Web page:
The Tektronix 4051 was a graphics-capable desktop microcomputer produced by Tektronix in the late 1970s through the early 1980s. The display technology was similar to the Tektronix 4010 terminal, using a direct-view storage CRT display (like an analog storage scope) to avoid the need for video RAM. It was all-in-one design with the display, keyboard, CPU and a 300 kByte DC300 quarter-inch cartridge tape drive in a single desktop case, and included a GPIB interface. A simple operating system and BASIC interpreter were included in ROM.
The storage tube display allowed the screen to retain images drawn to it, eliminating the need for frame-buffer memory. This allowed the resolution to be as high as the hardware could handle, which was ostensibly 1024 by 1024 but limited by the physical layout of the screen to 1024 by 780. It also allowed the machine to dedicate all of its memory to the programs running on it, as opposed to partitioning off a section for the buffer.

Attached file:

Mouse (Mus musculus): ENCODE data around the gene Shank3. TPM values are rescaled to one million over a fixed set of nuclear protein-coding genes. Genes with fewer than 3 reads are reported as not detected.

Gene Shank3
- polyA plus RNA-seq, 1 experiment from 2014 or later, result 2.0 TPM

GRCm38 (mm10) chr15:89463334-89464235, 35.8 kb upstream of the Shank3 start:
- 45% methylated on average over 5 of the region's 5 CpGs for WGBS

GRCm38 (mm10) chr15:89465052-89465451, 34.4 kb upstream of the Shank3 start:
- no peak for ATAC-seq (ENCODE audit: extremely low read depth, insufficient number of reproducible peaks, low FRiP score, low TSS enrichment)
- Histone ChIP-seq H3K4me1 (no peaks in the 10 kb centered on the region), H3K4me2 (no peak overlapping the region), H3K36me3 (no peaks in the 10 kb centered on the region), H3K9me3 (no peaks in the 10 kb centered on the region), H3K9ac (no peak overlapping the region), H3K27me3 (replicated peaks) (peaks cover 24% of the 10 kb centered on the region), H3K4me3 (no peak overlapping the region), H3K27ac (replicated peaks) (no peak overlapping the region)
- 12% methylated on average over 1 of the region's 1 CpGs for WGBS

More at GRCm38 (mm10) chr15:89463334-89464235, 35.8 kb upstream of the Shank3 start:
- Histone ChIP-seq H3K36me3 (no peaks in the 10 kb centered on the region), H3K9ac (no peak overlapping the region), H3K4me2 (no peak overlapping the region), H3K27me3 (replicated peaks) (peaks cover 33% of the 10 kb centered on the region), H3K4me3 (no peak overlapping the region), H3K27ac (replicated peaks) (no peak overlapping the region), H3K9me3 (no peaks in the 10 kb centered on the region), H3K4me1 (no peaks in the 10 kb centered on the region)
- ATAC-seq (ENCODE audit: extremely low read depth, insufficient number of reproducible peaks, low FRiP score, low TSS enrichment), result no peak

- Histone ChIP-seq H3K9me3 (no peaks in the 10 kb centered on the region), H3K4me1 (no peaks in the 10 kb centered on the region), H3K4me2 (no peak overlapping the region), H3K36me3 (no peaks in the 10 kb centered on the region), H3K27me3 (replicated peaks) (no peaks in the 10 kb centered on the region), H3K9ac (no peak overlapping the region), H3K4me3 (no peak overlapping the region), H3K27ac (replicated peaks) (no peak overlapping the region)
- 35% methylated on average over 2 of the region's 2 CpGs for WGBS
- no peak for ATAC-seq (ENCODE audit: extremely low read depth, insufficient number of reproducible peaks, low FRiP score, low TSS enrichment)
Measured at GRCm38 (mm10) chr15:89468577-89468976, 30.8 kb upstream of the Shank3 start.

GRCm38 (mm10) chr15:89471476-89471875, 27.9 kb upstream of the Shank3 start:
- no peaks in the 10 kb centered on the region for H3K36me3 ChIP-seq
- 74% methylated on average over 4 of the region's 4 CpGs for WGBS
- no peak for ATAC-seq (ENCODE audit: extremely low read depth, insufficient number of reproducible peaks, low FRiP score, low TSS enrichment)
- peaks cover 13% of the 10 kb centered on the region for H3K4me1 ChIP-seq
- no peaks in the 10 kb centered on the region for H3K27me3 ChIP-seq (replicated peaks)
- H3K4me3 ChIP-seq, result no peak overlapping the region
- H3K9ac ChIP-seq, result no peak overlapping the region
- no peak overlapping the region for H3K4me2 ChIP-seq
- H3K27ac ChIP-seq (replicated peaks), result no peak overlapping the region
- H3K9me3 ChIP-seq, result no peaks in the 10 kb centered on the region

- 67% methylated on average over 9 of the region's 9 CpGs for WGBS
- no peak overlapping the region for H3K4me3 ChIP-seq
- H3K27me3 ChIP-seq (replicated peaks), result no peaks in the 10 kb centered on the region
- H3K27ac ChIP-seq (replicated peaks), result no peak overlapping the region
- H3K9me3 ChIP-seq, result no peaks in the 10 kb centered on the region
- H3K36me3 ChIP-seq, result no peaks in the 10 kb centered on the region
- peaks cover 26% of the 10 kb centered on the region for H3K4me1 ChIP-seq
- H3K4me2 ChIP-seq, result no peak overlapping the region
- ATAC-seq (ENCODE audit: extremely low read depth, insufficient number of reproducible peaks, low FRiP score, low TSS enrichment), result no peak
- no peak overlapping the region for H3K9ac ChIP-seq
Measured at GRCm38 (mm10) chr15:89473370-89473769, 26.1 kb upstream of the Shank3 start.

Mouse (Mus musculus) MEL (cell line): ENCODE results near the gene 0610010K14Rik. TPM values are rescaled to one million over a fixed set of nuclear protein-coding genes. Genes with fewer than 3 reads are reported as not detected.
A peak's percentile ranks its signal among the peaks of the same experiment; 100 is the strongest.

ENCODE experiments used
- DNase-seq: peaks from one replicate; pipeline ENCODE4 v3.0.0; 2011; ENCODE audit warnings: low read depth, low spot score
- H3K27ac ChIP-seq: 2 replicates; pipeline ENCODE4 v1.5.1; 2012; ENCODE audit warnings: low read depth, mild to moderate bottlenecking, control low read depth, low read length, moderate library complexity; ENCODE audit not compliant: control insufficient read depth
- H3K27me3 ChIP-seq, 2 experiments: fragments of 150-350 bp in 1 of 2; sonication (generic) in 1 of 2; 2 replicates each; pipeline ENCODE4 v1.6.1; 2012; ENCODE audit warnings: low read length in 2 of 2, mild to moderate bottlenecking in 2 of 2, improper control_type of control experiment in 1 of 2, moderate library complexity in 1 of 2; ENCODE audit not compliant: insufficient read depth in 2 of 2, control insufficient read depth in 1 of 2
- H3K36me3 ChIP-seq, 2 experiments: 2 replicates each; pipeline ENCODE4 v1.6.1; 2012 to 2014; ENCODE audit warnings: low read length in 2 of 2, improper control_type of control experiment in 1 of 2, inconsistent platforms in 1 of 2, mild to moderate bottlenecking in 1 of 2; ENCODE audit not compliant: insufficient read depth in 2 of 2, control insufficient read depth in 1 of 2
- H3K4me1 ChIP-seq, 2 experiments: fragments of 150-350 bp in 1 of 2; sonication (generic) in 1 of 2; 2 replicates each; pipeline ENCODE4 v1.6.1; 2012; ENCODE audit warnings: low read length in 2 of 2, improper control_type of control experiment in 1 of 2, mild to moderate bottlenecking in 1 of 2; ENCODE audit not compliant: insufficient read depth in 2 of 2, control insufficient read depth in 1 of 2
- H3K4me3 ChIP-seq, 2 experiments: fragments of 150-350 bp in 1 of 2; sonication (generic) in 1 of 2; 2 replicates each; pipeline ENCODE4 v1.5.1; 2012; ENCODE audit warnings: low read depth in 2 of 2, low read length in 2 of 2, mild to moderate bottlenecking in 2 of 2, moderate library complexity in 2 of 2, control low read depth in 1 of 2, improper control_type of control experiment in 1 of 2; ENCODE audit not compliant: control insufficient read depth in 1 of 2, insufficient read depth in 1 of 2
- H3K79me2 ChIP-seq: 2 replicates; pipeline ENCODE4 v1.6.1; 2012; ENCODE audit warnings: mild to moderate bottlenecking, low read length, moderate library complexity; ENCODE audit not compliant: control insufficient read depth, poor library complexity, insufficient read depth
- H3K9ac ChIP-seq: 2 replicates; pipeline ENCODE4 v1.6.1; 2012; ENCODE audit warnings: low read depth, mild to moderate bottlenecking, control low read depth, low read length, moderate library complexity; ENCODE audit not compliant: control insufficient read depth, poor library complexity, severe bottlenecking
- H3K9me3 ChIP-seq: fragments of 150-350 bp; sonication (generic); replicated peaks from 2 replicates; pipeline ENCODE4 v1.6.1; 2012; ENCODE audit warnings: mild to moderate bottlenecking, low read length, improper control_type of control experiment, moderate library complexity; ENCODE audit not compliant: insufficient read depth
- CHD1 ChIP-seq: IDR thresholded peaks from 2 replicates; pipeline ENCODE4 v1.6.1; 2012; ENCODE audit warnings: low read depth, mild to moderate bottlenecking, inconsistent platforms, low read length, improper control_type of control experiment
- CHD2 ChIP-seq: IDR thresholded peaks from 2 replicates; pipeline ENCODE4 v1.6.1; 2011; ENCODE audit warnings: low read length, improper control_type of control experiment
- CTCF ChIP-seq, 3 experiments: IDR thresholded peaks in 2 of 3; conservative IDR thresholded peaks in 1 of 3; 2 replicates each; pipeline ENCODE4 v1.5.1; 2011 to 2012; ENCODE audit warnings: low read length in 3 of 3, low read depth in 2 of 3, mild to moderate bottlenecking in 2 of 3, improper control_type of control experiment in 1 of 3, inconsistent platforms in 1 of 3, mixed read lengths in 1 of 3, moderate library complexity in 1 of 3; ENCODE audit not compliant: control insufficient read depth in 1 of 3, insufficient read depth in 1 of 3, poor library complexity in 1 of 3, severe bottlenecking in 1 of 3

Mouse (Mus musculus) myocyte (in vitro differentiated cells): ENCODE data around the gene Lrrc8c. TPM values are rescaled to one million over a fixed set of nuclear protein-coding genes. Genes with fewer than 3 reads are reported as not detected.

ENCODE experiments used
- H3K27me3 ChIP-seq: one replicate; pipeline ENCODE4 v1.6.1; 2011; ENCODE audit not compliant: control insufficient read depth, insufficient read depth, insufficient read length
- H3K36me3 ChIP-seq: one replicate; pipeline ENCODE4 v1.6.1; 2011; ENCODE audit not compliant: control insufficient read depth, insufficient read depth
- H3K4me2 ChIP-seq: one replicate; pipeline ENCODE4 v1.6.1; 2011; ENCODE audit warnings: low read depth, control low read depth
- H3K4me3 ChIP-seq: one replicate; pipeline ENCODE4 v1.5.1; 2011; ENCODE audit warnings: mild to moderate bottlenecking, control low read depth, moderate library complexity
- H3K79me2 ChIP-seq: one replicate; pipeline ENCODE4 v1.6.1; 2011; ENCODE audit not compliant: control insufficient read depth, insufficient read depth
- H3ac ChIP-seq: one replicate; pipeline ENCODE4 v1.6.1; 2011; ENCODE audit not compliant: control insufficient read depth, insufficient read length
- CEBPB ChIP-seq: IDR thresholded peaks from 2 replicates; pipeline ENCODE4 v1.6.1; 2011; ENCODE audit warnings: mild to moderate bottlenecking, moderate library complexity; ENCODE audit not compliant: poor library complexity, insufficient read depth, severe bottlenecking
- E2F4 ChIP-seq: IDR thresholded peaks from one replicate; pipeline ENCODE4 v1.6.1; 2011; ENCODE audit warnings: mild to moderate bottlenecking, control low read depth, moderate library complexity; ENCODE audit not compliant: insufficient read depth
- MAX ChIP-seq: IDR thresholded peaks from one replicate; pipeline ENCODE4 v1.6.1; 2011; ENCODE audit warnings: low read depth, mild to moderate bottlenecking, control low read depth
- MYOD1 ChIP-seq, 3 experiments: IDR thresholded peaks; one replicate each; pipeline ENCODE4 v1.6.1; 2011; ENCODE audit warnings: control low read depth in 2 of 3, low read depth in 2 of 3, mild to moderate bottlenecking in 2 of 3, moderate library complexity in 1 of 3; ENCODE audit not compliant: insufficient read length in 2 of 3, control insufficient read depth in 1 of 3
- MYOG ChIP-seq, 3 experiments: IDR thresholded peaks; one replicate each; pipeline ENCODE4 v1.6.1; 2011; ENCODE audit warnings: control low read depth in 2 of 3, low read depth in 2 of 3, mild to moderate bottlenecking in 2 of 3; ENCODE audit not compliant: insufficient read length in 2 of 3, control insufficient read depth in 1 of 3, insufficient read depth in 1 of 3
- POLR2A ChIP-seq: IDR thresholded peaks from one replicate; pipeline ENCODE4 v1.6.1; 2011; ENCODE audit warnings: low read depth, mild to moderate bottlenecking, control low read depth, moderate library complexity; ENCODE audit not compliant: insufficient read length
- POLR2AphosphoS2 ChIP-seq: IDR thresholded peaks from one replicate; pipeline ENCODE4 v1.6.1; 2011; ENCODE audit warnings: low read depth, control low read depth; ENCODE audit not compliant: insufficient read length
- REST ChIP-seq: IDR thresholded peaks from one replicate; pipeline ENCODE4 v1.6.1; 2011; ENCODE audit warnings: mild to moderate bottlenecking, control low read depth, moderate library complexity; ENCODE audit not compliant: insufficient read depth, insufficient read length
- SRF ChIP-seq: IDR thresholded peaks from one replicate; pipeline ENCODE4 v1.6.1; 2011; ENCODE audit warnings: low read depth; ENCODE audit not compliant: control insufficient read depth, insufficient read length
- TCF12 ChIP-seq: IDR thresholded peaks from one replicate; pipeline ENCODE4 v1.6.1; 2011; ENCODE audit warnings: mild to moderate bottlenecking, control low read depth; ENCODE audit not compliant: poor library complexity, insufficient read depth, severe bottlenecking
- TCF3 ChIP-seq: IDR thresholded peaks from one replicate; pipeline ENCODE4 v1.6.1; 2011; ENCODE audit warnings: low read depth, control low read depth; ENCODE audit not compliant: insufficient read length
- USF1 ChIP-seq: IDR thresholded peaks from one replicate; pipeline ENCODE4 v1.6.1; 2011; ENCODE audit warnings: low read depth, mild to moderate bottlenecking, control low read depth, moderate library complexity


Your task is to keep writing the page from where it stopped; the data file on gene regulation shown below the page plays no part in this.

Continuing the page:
The 4051 was based on an 8-bit Motorola 6800 CPU running at 1 MHz, and normally shipped with 8 kB of RAM expandable to 32 kB using 8 kB modules. The remaining 32 kB of address space was reserved for ROM, which could be expanded using one or two external ROM cartridges of 8 kB each. It included six character sets in ROM and an extended dialect of BASIC that included various vector drawing commands.
The 4051 was released in 1975 for the base price of $5,995 (2016 value $26,900). Adding the optional RS-232 interface allowed it to emulate a Tektronix 4012 terminal.
Key designer of the 4051 was Hiro Moriyasu.